The growth of the tea party movement and white supremacist militias in particular cannot be ignored even though a majority of whites don’t subscribe to their extremist views. As a prominent anti-hate group based in the southern state of Alabama, the Southern Poverty Law Center, has noted in its research, there has been a 244 per cent increase in hate groups since Obama’s election. These groups are not just anti-progressive or hard right, they are also openly racist toward the first African-American president.
As with everything in domestic US politics “race does matter”. There is an undercurrent of race and racism beneath the surface of conservative conversation, as shown by recent proclamations by two state governors (Virginia and Mississippi) hailing the treasonous and defeated Old Confederacy that fought to maintain “state rights” – the code words to keep chattel slavery.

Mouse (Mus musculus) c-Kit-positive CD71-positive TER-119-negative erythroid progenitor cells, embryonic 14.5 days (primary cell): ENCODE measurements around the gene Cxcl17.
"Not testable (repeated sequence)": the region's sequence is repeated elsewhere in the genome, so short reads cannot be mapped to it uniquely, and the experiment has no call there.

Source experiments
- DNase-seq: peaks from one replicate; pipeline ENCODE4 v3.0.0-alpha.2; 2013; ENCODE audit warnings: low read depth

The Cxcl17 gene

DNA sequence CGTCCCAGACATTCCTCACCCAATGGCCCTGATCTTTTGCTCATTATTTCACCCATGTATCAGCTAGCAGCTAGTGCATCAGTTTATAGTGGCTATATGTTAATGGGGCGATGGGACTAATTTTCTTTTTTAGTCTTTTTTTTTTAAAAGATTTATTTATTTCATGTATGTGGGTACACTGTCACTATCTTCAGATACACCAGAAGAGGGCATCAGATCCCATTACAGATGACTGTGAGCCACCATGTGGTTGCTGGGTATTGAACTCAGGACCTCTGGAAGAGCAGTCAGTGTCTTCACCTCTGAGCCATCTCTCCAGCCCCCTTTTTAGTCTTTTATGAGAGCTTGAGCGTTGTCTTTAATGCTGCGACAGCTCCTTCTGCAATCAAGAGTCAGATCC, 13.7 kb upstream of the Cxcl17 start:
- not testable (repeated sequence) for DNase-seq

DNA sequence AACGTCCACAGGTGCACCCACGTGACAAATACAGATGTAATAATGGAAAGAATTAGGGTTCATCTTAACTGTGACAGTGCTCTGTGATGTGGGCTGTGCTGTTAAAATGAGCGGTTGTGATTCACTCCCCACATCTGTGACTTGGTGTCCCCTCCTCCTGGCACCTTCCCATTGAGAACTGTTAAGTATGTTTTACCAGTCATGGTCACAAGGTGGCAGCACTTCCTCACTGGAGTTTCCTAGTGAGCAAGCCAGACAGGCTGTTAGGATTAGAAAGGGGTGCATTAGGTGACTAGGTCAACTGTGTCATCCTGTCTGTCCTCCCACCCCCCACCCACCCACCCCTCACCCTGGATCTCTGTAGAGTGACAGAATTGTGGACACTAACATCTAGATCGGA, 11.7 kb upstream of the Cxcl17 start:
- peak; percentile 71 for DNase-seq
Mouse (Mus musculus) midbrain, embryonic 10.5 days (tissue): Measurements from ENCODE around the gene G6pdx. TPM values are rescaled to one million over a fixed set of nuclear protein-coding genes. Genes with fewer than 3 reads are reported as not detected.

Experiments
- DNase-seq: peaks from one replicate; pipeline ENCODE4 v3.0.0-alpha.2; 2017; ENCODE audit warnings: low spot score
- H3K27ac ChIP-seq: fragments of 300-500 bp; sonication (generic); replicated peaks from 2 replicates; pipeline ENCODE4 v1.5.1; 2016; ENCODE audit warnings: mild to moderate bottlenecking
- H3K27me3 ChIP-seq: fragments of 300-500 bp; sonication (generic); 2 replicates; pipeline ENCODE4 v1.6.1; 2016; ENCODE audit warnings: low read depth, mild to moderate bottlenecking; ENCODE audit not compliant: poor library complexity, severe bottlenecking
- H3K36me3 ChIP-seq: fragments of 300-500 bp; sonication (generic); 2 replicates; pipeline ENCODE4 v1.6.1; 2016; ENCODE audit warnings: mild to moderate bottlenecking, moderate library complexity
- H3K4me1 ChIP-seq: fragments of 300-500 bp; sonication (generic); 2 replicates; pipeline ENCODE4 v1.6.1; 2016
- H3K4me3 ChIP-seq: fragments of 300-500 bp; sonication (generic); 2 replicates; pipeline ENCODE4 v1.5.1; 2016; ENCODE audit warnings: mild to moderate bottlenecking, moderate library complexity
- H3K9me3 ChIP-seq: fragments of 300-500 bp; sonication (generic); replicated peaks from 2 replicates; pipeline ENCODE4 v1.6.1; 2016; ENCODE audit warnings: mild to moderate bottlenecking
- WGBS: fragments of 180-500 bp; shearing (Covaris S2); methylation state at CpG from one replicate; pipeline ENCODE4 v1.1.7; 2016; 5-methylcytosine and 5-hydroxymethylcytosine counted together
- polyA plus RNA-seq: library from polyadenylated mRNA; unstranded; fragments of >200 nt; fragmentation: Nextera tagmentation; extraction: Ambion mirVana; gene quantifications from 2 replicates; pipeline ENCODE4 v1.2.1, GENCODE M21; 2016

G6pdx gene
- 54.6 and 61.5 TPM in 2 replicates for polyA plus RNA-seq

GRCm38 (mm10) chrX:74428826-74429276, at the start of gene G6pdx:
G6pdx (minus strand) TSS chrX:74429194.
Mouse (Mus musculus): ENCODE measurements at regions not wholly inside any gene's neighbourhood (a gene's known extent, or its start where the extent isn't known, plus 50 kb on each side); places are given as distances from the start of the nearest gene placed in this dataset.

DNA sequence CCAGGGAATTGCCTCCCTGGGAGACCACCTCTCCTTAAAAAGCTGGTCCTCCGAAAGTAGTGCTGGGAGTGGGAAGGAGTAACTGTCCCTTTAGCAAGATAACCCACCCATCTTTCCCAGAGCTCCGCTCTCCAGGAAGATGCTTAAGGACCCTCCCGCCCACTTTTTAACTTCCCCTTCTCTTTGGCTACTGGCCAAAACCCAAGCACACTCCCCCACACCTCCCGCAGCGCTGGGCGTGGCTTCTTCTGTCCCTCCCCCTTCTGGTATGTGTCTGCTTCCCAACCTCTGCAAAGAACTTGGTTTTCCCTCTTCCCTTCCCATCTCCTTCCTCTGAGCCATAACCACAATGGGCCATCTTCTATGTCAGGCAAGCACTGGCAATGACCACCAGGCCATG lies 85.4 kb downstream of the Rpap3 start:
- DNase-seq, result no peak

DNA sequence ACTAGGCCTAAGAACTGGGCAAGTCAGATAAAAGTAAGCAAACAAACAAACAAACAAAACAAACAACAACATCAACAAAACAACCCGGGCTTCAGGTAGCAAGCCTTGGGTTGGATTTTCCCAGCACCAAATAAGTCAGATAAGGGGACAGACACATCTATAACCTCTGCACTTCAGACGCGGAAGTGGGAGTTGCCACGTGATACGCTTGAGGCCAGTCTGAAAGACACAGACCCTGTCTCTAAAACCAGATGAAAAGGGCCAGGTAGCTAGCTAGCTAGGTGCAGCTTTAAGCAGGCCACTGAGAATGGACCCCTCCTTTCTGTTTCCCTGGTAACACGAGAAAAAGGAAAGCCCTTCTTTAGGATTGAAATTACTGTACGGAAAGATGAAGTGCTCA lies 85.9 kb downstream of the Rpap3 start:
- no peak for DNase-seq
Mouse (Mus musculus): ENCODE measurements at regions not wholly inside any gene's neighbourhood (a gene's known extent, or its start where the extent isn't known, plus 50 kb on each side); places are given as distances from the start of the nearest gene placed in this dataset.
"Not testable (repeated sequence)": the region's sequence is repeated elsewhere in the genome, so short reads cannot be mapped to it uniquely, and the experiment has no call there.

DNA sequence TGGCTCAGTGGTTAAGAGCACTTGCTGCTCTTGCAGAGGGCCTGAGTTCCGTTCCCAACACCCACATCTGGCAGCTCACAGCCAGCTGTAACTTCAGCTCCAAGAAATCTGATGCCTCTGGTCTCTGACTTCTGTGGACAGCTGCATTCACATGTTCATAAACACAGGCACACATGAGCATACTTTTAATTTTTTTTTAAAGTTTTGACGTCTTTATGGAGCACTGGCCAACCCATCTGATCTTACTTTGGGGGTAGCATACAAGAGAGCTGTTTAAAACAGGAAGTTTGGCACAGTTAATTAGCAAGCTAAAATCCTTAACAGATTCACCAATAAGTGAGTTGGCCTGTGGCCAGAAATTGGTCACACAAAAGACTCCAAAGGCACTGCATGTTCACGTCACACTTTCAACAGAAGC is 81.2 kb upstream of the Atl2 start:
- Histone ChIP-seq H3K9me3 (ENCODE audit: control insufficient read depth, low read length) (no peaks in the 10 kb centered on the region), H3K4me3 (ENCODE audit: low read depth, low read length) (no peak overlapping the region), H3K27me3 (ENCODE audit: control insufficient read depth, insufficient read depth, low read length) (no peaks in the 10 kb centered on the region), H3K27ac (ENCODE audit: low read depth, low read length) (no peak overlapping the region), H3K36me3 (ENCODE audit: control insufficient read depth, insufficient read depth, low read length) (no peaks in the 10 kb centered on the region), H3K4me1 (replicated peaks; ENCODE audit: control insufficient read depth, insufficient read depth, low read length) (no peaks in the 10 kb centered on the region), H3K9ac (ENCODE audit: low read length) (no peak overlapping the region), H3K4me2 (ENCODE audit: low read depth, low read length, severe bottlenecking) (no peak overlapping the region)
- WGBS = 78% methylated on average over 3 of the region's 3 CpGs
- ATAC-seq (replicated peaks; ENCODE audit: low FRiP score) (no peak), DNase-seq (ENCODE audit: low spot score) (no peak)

As unique as it is that the country elected its first African-American president, the bigotry among a sizable layer of white Americans remains strong in parts of the country. The United States is not a “post-racial society” as some like to proclaim. The contradiction of some saying, “I’m not racist”, while promoting openly racist ideas, honouring slaveowners of the past, is more and more common since Obama’s election.
(I’m employed as an airline mechanic in San Francisco, for instance, where I work with white co-workers who don’t see themselves as having racist positions but who accept the most outrageous racial smears of Obama and the Black community. My reaction is not, “I understand your sentiment since you hate big government and Wall Street.” Instead I say, “Racism is wrong no matter why you say it, and must be repudiated.” It is never acceptable to bend to backward attitudes especially among fellow workers.)
Long history of activism